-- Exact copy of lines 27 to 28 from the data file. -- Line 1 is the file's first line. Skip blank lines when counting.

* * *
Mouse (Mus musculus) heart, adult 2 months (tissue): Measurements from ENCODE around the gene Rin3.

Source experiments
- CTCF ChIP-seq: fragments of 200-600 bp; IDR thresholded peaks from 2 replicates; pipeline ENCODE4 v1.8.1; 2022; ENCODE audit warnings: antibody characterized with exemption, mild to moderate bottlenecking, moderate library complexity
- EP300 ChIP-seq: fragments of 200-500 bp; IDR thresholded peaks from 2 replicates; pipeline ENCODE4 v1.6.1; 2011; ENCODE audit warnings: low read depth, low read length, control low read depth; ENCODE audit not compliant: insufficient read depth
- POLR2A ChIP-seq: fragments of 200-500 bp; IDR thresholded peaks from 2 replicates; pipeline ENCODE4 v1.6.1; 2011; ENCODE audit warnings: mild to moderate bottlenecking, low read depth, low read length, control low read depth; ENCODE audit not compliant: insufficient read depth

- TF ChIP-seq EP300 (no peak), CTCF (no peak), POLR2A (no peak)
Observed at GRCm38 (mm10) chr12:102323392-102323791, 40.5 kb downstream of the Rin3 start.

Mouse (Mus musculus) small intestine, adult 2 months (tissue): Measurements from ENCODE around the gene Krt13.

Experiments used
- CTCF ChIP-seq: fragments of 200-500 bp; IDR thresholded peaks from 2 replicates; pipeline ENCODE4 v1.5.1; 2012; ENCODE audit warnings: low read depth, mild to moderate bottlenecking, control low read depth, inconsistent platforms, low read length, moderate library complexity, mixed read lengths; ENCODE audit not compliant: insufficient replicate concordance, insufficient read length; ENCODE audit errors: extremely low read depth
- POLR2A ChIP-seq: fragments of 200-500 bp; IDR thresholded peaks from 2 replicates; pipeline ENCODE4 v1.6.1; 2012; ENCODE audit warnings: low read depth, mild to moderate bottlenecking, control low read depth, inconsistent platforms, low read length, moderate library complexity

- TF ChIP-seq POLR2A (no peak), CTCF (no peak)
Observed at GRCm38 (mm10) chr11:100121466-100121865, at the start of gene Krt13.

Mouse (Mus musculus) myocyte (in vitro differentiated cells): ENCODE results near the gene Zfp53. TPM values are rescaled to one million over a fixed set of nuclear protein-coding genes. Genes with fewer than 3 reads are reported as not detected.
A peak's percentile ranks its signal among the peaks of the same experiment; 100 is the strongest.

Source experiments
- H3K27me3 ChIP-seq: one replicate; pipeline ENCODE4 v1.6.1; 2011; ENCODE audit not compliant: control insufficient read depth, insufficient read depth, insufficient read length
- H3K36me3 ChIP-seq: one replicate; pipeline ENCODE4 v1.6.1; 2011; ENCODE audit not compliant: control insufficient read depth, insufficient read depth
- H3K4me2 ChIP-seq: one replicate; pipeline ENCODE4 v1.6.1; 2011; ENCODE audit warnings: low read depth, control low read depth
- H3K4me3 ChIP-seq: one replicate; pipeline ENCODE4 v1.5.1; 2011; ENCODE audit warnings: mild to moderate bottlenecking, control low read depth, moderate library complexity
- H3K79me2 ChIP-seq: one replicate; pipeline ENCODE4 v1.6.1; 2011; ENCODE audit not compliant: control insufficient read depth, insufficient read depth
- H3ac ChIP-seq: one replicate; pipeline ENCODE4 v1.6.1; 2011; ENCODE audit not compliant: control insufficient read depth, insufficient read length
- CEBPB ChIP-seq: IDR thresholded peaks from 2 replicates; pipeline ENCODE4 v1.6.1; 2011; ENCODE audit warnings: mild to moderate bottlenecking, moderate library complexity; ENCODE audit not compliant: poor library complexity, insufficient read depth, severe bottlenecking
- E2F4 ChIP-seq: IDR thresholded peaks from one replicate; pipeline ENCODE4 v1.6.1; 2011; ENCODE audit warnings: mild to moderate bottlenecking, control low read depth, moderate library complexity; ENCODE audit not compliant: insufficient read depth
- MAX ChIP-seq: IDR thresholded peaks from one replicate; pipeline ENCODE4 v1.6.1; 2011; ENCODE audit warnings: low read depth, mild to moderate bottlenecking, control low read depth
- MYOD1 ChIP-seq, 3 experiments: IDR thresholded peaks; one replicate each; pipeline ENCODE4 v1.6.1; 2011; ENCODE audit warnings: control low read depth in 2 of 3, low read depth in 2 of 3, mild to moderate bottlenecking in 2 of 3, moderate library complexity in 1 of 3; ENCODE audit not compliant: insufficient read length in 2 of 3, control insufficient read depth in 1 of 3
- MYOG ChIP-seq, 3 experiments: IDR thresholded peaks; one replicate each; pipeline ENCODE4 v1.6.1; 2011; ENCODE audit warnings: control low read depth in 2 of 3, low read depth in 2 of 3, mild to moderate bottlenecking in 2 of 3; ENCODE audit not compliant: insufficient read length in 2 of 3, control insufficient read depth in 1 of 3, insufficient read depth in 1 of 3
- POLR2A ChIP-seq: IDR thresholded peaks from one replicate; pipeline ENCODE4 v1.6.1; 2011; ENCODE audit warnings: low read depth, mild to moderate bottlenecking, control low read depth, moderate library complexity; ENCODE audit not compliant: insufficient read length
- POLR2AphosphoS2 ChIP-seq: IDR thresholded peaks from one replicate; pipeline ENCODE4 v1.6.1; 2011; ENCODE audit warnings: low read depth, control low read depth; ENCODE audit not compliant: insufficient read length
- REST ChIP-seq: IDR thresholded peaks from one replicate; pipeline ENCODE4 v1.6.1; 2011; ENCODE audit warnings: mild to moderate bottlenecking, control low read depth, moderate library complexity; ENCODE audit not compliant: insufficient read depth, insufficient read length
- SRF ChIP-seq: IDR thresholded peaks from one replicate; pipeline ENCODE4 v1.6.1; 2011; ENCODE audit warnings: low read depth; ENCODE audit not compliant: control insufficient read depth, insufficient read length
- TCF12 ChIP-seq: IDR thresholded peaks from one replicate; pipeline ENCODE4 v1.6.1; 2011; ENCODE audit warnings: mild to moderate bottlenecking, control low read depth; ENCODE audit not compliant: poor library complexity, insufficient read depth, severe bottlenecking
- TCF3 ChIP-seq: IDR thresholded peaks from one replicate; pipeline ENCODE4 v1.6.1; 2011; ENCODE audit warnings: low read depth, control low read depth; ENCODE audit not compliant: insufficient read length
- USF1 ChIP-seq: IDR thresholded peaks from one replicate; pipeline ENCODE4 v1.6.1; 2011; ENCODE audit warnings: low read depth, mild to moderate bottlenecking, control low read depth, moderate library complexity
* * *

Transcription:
- MYOG ChIP-seq, 3 experiments: IDR thresholded peaks; one replicate each; pipeline ENCODE4 v1.6.1; 2011; ENCODE audit warnings: control low read depth in 2 of 3, low read depth in 2 of 3, mild to moderate bottlenecking in 2 of 3; ENCODE audit not compliant: insufficient read length in 2 of 3, control insufficient read depth in 1 of 3, insufficient read depth in 1 of 3
- POLR2A ChIP-seq: IDR thresholded peaks from one replicate; pipeline ENCODE4 v1.6.1; 2011; ENCODE audit warnings: low read depth, mild to moderate bottlenecking, control low read depth, moderate library complexity; ENCODE audit not compliant: insufficient read length